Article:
Top Ten Tips To Get Started Writing Your Book - Part 1
You are far more likely to successfully write and publish your book if you follow these tips before you [start writing] write a single chapter.
1. Write your print or eBook's working title.
Knowing your book title helps you focus and answer the readers' number one question about your book's topic. Some non-fiction needs subtitles as well. It's better to be clear than clever, but the ultimate winning combination is clear and clever. Which titles grab you? "Passion At Any Age: Twelve Ways to Unleash It," "Self-Promotion for the Creative Person." or "Quadruple your Book's Online Sales in Four Months." Your title is the number one "Essential 7 Hot-Selling Point" of your book.
2. Write your book's thesis.
A thesis reflects the number one benefit of your book. It answers your reader's question, "How will this book solve my challenge of...?" Knowing the thesis before you write the book keeps you on track so you write focused, compelling copy that is easy to read. All chapters should support your book's thesis. For "10 Non-Techie Ways to Market your Book Online," the thesis is: "No spam ways to quadruple book sales in four months." A best title often includes your thesis.
3. Test your book's significance.
While most writers fear their book won't sell, your book is significant if it has these elements: It presents useful information. It has the potential to positively affect people's lives. It's lively, humorous. It helps answer important reader questions. It creates a deeper understanding of human nature. If your book has only two elements, it will be worth writing. With three or more, it's a potential great seller. Make your book a priority so you can express your mission helping others to a better life, and at the same time make a consistent lifelong income.
4. Pinpoint your preferred audience.
When you give your book an angle, it sells much better. No, not everyone will want to read your book. When you write for one audience at a time, each story, tip, or how to's pack in so much more power. Writing for the general audience is all right if you are already famous--think of the Chicken Soup series.
Choose and post your audience's picture and profile right in front of you as you write. Remember to multiply sales exponentially, think of the small business audience on the net, ready and willing to buy either your print or eBook now. Knowing your audience before you write will make each chapter, line, or paragraph be organized, compelling and easy to read. This idea transfers well to Web sites, seminars, teleclasses, and ecommerce too.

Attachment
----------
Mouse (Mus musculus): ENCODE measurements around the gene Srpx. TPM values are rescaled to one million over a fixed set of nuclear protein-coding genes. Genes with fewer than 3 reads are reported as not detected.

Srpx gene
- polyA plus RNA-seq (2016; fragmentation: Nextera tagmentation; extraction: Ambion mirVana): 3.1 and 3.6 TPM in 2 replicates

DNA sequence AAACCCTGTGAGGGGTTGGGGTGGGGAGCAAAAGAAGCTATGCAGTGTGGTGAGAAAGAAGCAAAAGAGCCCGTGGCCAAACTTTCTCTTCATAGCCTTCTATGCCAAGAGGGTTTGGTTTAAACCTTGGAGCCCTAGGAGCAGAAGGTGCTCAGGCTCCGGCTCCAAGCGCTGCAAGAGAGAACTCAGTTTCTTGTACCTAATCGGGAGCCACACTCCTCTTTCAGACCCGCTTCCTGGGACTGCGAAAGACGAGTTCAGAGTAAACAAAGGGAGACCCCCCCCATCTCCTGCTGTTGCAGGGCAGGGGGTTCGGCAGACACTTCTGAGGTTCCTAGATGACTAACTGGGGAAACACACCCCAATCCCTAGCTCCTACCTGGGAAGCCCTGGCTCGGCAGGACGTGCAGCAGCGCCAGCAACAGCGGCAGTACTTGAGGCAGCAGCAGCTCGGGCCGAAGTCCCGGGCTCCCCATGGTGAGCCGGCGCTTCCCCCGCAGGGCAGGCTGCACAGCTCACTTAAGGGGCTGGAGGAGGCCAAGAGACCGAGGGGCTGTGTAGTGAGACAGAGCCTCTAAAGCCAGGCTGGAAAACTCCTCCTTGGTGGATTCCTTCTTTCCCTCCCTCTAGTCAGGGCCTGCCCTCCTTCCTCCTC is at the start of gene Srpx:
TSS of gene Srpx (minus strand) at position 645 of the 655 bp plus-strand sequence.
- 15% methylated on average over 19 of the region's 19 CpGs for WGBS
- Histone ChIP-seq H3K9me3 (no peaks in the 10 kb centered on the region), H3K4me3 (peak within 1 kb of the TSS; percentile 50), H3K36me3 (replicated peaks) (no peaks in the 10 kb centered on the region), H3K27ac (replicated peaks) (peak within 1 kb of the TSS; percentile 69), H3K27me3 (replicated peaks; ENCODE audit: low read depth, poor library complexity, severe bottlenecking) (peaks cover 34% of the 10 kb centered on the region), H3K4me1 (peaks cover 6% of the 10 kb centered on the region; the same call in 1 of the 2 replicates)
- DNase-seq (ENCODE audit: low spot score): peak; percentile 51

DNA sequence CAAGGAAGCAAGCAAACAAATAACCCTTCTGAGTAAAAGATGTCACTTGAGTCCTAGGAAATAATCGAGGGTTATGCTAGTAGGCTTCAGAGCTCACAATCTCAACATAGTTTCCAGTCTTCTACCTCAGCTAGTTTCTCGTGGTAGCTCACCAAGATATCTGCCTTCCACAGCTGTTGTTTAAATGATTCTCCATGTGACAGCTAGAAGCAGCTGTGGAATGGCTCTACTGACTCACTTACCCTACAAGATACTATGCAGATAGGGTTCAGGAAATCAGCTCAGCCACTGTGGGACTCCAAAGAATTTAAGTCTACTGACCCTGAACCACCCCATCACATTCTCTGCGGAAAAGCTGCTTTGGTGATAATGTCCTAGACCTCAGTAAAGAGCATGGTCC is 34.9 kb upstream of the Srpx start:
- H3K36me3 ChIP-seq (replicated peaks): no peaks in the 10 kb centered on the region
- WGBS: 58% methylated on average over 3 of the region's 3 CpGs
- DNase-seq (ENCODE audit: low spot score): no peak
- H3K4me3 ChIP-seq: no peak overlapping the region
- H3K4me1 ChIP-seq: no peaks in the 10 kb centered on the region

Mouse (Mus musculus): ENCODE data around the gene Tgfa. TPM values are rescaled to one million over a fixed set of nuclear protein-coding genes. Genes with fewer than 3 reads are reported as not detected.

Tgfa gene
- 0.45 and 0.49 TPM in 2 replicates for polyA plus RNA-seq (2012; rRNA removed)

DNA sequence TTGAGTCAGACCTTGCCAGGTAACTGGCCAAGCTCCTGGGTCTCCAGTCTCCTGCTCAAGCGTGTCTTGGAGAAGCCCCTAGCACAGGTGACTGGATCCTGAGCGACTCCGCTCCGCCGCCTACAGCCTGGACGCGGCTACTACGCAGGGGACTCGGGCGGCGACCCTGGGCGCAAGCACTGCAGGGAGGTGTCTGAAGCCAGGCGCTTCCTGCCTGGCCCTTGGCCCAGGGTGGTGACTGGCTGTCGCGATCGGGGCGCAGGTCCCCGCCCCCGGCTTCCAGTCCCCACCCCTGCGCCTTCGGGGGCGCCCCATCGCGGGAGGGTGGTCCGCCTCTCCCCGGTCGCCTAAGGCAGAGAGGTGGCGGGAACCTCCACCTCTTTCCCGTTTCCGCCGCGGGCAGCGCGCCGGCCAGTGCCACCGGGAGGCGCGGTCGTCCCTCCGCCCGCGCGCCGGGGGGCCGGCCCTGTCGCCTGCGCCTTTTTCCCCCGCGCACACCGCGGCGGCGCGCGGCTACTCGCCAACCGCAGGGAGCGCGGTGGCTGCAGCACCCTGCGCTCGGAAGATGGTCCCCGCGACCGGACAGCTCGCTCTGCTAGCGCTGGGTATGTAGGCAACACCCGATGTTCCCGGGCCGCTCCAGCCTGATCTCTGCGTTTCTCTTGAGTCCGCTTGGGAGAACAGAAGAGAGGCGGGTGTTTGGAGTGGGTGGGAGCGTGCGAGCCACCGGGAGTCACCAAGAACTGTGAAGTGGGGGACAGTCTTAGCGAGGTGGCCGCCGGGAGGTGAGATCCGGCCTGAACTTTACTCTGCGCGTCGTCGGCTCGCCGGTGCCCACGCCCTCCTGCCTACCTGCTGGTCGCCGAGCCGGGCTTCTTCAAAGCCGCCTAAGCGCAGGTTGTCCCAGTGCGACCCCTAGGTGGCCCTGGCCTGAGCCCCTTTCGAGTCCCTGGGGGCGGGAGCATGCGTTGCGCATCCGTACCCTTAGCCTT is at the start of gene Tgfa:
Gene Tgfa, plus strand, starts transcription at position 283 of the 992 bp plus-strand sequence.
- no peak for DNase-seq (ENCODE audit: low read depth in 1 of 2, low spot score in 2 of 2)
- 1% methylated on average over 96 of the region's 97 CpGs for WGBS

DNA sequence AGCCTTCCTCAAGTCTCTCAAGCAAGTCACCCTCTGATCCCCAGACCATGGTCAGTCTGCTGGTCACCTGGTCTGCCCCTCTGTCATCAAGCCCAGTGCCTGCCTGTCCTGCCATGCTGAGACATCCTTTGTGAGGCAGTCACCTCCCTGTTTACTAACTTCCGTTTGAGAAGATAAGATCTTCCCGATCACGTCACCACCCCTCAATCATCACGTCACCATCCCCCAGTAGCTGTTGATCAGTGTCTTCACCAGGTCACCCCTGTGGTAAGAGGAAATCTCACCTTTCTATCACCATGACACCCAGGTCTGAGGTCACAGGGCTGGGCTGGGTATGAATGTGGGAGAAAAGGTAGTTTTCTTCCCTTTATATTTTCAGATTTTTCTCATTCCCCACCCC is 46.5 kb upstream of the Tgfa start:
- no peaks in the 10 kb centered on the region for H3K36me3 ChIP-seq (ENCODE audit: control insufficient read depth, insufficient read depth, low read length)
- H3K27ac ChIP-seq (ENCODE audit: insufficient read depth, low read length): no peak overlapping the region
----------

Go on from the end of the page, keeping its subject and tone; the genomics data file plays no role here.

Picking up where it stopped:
Create an audience profile. How old are your prospective readers? Male? Female? Are they interested in personal growth, science fiction, mystery, how-to books? What challenges do they face? Are they business people? What magazines and Web sites do they like? Are they Internet savvy? What causes do they support? Will they be willing to spend $15-$30 on your book? Where will they go to buy it? (not the brick and mortar book store)
5. Know your book's 30-60 second "tell and sell" before your write it.
Like a billboard, this 2-3 sentence blurb will be so useful to you when you meet people at a networking meeting or in the elevator, and have only a few minutes to talk about your book.
Don't go on and one in generalities. Give your potential reader a reason to buy. . It's the hook, not the book.
First, write down your title. Second, write down your preferred audience. Third, list your book's top three benefits. Last, compare your book with a famous author is your field. "Passion at Any Age" is the "Artists Way" for seniors or "Write your Print and eBook at the Same Time" starts where Dan Poynter left off with the how to's to put a chapter together so it sells, and pre-marketing tips in the "Essential Hot-Selling Points."
Write and practice this short statement. Be willing to edit so it's laser fresh--maybe 5-15 times. Ask your associates for feedback. Which benefits impressed them? What do they remember most from it?
Writing a book is so much easier when you approach it in small bites. Knowing these ten parts help you ask and answer the specific questions and challenges your audience wants solutions for. Then, your book has a chance to make you consistent, ongoing income. Part two of this article is available at www.bookcoaching.com/freearticles/article-60.shtml">www.bookcoaching.com/freearticles/article-60.shtml.
Judy Cullins, 20-year book and Internet Marketing Coach, Author of 10 eBooks including "Write your eBook Fast," and "How to Market your Business on the Internet," she offers free help through her 2 monthly ezines, The Book Coach Says...and Business Tip of the Month at www.bookcoaching.com/opt-in.shtml">http://www.bookcoaching.com/opt-in.shtml and over 140 free articles. Email her at mailto:Judy@bookcoaching.com